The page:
A chronology of landsliding based on archaeological and documentary data: Pavlovské vrchy Hills, Western Carpathian Flysch Belt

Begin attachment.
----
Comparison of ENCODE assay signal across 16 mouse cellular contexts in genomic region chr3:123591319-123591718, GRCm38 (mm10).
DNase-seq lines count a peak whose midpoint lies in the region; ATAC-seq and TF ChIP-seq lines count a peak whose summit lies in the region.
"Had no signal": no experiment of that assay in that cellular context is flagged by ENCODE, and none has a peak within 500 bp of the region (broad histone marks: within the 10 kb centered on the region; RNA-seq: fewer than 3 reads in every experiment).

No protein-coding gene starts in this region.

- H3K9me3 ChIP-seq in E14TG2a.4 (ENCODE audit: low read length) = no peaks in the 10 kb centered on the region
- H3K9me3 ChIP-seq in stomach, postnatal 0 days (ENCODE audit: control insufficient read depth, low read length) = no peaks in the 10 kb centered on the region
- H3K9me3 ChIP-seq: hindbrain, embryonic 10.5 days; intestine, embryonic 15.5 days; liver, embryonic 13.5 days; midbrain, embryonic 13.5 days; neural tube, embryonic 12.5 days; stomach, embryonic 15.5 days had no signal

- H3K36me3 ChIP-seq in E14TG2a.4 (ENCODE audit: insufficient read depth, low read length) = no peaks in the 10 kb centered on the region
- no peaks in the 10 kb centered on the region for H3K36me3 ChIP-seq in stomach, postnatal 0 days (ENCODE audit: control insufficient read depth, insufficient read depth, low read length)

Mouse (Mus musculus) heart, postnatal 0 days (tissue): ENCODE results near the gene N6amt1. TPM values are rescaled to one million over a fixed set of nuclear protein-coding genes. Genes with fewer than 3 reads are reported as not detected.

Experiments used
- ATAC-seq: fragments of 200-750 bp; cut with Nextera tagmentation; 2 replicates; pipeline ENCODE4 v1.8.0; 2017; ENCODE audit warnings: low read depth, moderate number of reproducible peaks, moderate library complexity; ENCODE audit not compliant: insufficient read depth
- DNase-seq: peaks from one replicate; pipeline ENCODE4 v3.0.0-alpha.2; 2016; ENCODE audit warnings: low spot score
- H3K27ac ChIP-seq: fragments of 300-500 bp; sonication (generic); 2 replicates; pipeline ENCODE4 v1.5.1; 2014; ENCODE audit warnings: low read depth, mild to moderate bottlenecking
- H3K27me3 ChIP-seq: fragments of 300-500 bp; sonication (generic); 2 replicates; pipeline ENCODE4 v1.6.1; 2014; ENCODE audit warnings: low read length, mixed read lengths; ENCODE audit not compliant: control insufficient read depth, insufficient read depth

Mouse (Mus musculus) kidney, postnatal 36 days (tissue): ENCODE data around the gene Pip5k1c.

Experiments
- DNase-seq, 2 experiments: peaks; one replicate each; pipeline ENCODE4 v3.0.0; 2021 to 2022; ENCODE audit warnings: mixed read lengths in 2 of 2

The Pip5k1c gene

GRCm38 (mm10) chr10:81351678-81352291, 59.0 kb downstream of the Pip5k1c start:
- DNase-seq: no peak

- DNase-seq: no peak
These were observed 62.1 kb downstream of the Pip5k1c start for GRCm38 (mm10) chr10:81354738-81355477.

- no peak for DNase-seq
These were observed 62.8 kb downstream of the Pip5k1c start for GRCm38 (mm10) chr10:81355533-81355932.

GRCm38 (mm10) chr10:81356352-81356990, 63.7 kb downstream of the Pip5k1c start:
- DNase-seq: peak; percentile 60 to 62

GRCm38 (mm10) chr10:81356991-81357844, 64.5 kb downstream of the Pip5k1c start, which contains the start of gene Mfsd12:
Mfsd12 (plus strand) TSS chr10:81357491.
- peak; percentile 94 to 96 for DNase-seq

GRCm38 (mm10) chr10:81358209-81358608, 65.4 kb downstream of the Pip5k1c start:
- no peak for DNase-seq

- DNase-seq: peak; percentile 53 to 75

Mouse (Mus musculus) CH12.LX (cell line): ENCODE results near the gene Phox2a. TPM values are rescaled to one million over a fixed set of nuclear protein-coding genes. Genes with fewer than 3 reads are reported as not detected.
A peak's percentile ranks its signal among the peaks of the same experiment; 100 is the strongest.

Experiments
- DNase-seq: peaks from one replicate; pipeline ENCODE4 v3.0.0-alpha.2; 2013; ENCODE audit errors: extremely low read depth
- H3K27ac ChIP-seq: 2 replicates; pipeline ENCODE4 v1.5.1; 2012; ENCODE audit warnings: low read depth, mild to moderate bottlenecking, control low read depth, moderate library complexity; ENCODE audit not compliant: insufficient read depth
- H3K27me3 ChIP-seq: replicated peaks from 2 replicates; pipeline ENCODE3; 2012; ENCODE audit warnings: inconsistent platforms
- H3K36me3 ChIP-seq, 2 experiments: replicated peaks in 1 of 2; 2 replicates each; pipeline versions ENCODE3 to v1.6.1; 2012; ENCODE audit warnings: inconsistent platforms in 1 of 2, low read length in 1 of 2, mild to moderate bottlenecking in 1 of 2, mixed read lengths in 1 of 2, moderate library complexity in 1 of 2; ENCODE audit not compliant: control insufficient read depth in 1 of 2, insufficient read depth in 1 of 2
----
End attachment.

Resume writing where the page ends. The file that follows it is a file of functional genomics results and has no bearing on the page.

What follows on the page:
Pavlovské vrchy Hills represent a distinctive elevation near the Czech-Austrian border where the active, dormant and relict landslides cover 12% of the area. Here we focused on the chronology of landsliding in this area using geological, archaeological and historical evidence. The earliest records of landsliding were determined in locations underlying the dated archaeological settlements. The Upper Paleolithic settlement complex dated between 37–24 ka cal BP, was originally deposited over these landslides. It was consequently destroyed in certain places by additional landslides preceding the last (Upper Pleniglacial) loess deposition (22 ka cal BP). These landslides took place before and after the Upper Paleolithic occupation of this area. This Pleistocene landslide event ranks among the oldest (albeit indirectly) dated landslide within the Czech part of the Western Carpathian Flysch Belt. The chronology of later, historical, landsliding was determined using written records (chronicles, official reports, archival evidence, etc.). Continuous records of landsliding were available as of the middle of the seventeenth century. The major concentration of landslides occurred at the beginning of the twentieth century (1910–1915). The 1663 landslide is currently the oldest landslide, in the Czech part of the Western Carpathian Flysch Belt, which was dated on the basis of documentary data.